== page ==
Thursday, November 19, 2009

Heidegger's Spenglerism

enowning left the following comment in regard to the post "Heidegger influenced by Spengler":

Heidegger references Spengler in dozens of places. He was probably the most popular German intellectual in the 20s.


Indeed, and one can't help but wonder why Emmanuel Faye chooses to ignore that fact. I am off to a rocky start in reading Faye's book. Faye is calling Heidegger a Nazi in the years before Hitler created the Nazi party. He doesn't see Heidegger embracing the sort of "National Socialism" (even if it can be called that) in the early 20s. For Faye there is only one political enterprise that Heidegger embraced and it is the Nazism of Hitler. Nuance of politics doesn't seem to be one of Faye's concerns.

Bearing in mind that The Decline of the West was first published in 1920 and was therefore being written by Spengler as World War One was concluded and in its immediate aftermath, consider the conclusion to his 19th chapter, where he discusses how Liberal Democracy must of necessity fail and be replaced by a Caesar-like ruler:

"Through money, democracy becomes its own destroyer, after money has destroyed intellect. But . . . men have learned that in the realm of reality one power-will can be overthrown only by another . . . there wakes at last a deep yearning for all old and worthy traditions that still lingers alive. Men . . . hope for salvation from somewhere or other, for some true ideal of honour and chivalry, of inward nobility, of unselfishness and duty. And now dawns the time when the form-filled powers of blood . . . reawaken in the depths. Everything in the order of dynastic tradition and old nobility that has saved itself up for the future, everything that there is of high money-disdaining ethic, everything that is intrinsically sound enough to be, in Frederick the Great's words, the servant the hard-working, self-sacrificing, caring servant of the State all this becomes suddenly the focus of immense life forces. Caesarism grows on the soil of Democracy, but its roots thread deeply into the underground of blood tradition. The Classical Caesar derived his power from the Tribunate, and his dignity and therewith his permanency from his being the princeps. Here too the soul of old Gothic wakens anew. The spirit of the knightly orders overpowers plunderous Vikingism. The mighty ones of the future may possess the earth as their private property for the great political form of the Culture is irremediably in ruin but it matters not, for, formless and limitless as their power may be, it has a task. And this task is the unwearying care for this world as it is, which is the very opposite of the interestedness of the money-power age, and demands high honour and conscientiousness. But for this very reason there now sets in the final battle between Democracy and Caesarism, between the leading forces of dictatorial money-economics and the purely political will-to-order of the Caesars."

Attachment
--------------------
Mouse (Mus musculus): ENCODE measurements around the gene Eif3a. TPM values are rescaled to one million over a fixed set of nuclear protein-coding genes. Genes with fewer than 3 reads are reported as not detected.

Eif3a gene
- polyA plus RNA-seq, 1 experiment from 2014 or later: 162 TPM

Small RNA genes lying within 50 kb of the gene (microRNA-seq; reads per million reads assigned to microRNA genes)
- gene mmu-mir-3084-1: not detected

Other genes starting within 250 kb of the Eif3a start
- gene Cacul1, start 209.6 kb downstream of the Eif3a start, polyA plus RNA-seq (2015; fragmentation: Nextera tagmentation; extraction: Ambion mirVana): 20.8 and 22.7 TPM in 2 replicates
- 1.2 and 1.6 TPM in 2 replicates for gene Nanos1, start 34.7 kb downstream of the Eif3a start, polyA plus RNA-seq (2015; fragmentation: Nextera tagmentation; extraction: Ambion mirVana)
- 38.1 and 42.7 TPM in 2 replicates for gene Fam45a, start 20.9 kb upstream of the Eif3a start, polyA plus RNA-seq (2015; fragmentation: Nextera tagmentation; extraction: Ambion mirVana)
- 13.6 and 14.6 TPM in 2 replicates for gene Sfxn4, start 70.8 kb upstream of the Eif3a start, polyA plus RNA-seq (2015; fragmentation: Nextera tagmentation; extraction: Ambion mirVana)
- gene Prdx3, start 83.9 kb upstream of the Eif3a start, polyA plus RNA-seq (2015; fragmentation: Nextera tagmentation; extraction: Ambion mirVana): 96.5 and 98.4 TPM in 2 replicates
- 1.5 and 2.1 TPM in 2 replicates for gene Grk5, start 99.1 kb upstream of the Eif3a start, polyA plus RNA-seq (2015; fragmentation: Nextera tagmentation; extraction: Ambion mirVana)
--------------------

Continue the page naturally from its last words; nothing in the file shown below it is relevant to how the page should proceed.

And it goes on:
Is it more reasonable to imagine that Heidegger was influenced by Spenglerian diatribes such as this one, or that he had launched himself and his philosophy, solely from his on mind, on the path that led to Adolf Hitler and his holocaust?